Got an email in the wee hours of the night last night stating that my info was detected on a black market site, so I checked the alert on here.
The only details it gives me are "creation date" of yesterday 7/27/2016, and email address, shown as several *'s and a few letters of one of my old email addresses, typed in alternating case.
I changed the password on that account just to be safe, but I'm not sure if I should be doing anything else regarding this, since the alert doesn't seem to indicate what exactly is on that black market site? If it is literally just an email address for a spam email buyer, I don't care because that account has never been used for anything financial anyway, and gets double SPAM filtered as it is.
Forgot to mention that I have two-factor authentication on that email account anyway, so even if they had the old password they would never be able to log in - but again the alert doesn't say anything about a password, just a date and an oddly-typed partially obscurred email address.
What do you guys suggest?
I have received that alert twice, both times with an email address that I don't use for my credit card sign ins. Not sure what to think of that alert.
So probably nothing to worry about? Just out of curiosity I checked the account activity and this is what comes up:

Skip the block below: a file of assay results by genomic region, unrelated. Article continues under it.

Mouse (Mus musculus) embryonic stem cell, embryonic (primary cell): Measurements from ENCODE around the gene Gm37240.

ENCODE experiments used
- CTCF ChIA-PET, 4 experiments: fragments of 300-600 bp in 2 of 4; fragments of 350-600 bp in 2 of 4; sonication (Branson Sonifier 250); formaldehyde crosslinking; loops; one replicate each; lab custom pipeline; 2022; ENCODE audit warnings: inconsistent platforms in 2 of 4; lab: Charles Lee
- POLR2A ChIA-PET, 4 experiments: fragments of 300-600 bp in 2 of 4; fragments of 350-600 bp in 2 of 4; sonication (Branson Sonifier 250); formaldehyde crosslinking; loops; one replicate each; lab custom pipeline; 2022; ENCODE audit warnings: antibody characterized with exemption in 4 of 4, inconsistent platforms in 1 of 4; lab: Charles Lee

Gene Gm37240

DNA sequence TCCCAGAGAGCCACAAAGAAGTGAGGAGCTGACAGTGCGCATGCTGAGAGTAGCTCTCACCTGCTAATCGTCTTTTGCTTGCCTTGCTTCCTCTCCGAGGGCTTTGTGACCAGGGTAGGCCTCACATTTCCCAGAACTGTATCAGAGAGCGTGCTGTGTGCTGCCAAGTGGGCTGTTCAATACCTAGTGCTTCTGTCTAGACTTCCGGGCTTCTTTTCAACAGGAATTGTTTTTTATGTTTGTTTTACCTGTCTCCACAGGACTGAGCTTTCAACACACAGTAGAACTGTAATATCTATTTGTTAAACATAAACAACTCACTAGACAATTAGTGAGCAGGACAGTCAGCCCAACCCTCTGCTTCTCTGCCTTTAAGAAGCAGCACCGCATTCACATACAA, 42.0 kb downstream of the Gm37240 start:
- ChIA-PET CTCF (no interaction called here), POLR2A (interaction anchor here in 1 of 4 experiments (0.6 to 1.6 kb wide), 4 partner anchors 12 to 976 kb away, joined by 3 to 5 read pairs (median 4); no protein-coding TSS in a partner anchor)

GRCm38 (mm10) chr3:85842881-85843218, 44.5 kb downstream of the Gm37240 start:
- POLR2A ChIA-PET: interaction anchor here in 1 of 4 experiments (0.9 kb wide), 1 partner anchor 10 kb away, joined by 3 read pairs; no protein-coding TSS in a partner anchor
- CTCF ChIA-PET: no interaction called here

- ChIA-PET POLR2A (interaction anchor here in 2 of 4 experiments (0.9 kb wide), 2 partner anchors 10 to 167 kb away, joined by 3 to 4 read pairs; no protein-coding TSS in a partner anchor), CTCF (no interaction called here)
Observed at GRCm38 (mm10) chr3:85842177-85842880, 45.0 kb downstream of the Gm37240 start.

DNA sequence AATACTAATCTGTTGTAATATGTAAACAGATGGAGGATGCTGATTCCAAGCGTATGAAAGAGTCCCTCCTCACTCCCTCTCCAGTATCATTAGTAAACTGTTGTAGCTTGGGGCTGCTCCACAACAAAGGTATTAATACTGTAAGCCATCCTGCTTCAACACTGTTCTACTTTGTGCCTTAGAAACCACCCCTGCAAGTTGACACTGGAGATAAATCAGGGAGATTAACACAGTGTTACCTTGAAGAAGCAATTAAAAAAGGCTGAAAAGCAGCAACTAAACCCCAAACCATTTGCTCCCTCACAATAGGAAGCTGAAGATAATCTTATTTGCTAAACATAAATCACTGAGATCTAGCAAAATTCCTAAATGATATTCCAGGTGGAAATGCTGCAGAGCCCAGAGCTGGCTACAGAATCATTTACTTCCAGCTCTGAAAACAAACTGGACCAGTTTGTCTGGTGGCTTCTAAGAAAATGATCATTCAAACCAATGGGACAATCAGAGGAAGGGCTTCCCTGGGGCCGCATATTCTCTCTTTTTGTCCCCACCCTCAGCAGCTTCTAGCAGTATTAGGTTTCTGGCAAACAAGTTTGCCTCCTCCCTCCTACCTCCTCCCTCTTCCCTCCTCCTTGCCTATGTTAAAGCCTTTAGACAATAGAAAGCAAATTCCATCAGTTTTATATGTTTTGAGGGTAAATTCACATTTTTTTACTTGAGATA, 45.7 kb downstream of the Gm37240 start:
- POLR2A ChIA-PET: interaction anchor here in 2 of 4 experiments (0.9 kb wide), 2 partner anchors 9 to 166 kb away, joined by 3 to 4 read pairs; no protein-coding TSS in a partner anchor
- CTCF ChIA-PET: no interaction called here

The Successful sign-ins are my IP address (obviously), and I made sure two-factor authentication is indeed still enabled, so there basically zero chance that anyone in China or Taiwan can log into that account anyway. I don't use it for anything important, and haven't even entered it in any websites probably this year at all.
You should change any other password associted with that email. The login details that were found could be from the email provider or from any account associated with that email address be it a bank, Facebook, etc.
The best way to protect yourself is to always use a different password for every site and make sure they are strong passwords. A strong password doesn't contain dictionary words or persoanlly identifiying information like your SSN or DOB. Best way to go about it is to use a password manager that generates random passwords that look something like this: @47Aw7w65f%3*t9